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I’m certain at least one or two of Trump’s toadies noticed as well, and that’s my point:

Not one of the toadies corrected him because they’re all too busy sucking up to him.

And they’re all too afraid of him.

Because such a conversation would have sounded like this:toad cropped

Toady #1:  Fine pandemic briefing today, Mr. President, so well done, your best yet.

Trump:  I nailed it, didn’t I?

Toady #2:  You did, indeed, sir, you did indeed.

Trump:  I gotta call Hannity and see what he says.  Did you want something else?

toad cropped reversedToady #3:  Yes, sir.  I mean…well, not exactly, but…it’s…um…

Trump:  And tomorrow morning I’ll call Fox & Friends – they love me on that show.  You’ve seen how much they love me, right?

Toady #2:  Yes, sir.  It’s just that…that…over the past few days, when you’ve been talking about the coronavirus pandemic…

Trump:  Yeah, that Chinese flu thing.

Toady #1:  …and you’ve been referring to the Spanish Flu pandemic and saying “1917.”

Trump:  Yeah, and something else happened that year, too.  1917, war or something, right?toad cropped

Toady #3:  Yes, sir.  Yes, but not the flu.  That didn’t happen until 1918.

(Long silence)

Trump:  Are you…saying…I…MADE…A…MISTAKE?

Toady #1:  Oh, no, sir, never!  Ever!  We just thought you’d want to know…

Trump:  I don’t pay you to #@%!#!ing think!  You’re #@%!#!ing fired!  You’re ALL #@%!#!ing fired!

Toads unemployment (2)

None – not one – of Trump’s offspring, his Cabinet, his chosen advisors had the huevos to offer this tiny correction to help Trump look just a tiny bit less ignorant.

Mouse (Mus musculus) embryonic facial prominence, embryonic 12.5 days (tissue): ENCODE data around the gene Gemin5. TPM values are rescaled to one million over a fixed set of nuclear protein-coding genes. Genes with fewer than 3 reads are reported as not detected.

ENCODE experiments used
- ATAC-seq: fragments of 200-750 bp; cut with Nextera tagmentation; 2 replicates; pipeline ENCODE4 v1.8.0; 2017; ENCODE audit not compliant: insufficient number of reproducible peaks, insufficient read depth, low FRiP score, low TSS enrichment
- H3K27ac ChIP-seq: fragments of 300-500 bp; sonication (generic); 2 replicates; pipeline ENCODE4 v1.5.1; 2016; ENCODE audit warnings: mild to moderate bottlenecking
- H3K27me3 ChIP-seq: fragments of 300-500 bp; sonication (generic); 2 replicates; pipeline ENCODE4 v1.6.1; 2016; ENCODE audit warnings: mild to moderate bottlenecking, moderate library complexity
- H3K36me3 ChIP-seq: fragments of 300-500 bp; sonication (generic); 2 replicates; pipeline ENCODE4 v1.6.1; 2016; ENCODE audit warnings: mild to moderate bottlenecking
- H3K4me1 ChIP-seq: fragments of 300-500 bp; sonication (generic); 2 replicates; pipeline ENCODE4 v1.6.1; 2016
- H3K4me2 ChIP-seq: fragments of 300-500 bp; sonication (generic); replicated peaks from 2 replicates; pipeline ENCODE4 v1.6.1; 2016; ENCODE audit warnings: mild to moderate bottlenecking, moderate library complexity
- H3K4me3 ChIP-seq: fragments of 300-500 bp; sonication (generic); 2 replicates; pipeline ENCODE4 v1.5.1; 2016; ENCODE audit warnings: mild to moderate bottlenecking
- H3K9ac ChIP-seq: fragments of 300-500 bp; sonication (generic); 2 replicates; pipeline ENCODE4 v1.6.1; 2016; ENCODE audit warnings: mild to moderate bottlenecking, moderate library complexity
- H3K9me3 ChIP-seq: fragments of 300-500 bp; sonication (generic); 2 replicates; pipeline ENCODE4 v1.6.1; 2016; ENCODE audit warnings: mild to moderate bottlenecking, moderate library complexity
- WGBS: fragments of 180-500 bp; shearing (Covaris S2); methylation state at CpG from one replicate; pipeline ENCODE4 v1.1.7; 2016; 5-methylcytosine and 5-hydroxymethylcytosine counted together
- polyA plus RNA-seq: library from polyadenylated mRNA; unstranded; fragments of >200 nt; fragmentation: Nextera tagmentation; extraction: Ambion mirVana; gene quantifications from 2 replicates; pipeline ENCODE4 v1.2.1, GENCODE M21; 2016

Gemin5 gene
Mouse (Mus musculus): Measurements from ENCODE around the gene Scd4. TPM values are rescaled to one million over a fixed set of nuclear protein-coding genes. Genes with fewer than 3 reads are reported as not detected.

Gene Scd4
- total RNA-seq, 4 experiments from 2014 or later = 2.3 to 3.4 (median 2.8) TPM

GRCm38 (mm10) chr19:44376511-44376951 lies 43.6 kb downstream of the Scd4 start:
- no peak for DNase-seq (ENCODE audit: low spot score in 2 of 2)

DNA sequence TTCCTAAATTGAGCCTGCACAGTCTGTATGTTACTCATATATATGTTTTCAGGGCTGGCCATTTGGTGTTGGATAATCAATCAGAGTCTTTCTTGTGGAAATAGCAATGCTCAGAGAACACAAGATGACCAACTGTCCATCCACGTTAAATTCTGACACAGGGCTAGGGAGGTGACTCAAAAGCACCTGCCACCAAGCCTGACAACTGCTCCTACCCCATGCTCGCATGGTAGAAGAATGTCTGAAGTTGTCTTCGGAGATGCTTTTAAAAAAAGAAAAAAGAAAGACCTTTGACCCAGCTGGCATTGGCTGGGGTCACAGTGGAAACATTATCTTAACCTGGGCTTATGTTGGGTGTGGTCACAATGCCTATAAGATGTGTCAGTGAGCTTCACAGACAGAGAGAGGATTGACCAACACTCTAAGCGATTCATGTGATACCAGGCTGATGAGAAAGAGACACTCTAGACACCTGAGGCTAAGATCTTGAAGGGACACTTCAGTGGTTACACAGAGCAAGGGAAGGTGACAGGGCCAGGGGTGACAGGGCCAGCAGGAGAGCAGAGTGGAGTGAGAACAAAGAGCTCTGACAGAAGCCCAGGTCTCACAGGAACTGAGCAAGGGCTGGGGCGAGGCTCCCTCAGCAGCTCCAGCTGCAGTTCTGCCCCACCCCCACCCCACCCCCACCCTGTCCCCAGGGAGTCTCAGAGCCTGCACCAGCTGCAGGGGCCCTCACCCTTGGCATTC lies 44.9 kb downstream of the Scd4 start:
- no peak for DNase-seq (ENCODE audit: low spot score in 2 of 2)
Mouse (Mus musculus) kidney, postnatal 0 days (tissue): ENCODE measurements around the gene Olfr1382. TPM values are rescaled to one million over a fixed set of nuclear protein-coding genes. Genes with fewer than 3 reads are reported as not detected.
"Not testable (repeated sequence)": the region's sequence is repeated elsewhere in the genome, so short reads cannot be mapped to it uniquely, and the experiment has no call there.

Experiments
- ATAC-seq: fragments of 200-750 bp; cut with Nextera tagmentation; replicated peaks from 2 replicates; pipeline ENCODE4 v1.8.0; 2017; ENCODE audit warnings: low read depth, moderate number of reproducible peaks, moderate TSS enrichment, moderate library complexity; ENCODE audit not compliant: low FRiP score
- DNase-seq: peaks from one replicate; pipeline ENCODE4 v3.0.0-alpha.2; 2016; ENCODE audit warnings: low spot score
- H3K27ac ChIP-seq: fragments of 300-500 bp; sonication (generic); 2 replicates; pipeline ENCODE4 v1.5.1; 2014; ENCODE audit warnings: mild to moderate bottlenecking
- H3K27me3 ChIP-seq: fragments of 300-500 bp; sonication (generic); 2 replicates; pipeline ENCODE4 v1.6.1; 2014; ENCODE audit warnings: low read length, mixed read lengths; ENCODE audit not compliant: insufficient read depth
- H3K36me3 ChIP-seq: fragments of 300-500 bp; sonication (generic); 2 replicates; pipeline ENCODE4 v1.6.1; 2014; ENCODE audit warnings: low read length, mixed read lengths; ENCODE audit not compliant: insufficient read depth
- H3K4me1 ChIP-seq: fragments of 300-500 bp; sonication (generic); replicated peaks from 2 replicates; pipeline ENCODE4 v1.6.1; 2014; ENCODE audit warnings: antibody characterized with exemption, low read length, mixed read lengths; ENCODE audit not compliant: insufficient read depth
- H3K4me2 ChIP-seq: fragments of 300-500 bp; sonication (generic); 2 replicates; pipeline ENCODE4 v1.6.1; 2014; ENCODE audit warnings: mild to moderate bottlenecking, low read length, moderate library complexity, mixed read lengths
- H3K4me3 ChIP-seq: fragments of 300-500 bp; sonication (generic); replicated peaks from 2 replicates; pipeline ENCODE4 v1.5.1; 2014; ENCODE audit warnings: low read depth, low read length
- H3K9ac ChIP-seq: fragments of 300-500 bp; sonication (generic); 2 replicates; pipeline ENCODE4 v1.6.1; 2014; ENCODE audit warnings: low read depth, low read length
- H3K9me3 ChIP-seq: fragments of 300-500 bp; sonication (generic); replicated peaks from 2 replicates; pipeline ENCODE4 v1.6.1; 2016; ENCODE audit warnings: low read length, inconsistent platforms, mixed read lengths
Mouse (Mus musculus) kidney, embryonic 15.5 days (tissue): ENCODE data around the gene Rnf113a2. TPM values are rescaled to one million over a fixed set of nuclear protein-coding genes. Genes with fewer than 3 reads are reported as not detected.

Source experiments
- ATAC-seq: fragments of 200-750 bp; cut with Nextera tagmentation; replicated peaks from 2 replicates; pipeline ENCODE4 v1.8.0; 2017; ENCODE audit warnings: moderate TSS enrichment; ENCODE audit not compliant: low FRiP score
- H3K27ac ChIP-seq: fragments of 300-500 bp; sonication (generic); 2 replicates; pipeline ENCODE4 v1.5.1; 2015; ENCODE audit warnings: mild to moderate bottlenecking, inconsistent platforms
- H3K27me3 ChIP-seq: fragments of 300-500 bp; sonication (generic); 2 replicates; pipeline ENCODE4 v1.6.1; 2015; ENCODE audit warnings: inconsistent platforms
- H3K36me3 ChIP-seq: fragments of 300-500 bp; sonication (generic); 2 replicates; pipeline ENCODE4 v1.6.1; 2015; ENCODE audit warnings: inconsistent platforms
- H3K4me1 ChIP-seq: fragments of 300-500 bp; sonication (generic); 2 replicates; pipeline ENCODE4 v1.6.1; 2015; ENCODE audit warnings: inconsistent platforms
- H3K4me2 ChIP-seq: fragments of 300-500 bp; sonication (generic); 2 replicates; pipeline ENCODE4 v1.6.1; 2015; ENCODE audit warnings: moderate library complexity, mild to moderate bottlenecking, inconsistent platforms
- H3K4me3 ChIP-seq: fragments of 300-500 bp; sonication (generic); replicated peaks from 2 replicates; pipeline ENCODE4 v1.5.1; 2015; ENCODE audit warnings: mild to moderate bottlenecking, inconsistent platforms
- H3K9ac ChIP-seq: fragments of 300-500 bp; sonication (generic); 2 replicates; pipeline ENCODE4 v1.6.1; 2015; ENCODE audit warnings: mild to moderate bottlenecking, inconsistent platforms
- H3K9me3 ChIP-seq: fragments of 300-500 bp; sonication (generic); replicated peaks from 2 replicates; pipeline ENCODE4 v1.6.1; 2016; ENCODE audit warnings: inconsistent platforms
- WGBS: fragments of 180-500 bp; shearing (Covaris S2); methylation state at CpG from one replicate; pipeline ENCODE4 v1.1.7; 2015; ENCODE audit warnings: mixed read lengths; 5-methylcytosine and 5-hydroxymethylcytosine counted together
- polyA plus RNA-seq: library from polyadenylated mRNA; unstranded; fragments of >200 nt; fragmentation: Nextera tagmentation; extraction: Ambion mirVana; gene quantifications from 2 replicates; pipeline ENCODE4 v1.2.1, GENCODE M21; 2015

Because if they do…

you're fired

Update April 28, 2020:

Here’s perhaps the worst toady of all:

Dr. Deborah Birx, the Coronavirus Response Coordinator for the Trump Administration’s White House Coronavirus Task Force.

On April 23, there she sat on the stage at Trump’s briefing as he talked about disinfectant and suggesting getting it into the lungs was a coronavirus treatment option:


He turned to her several times as he spewed out more of his ridiculous, unproven, dangerous and in this case, deadly theories.

Let’s take a closer look at Dr. B:

Birx cropped larger

There she sits, eyes lowered, head bowed, hands clasped in her lap, looking like a first grader who’s getting a shellacking from the teacher.

Now let’s imagine…

Imagine that instead of sitting like a spineless lump, Birx stands up and says, “No, sir, absolutely not.  What you’re talking about – getting disinfectant into the body – is dangerous and could be deadly and it’s totally wrong.”

Then she turns to the camera and speaks to the TV audience:  “I ask – I beg – the American people to disregard what the president just said.  Never, ever, under any circumstances should you inject or ingest any kind disinfectant into your body.  It will not kill the coronavirus but it could kill you.”

But…she didn’t.toad cropped


Because she’s another Trump toady.

And because of that – we have this:

Update headline (2)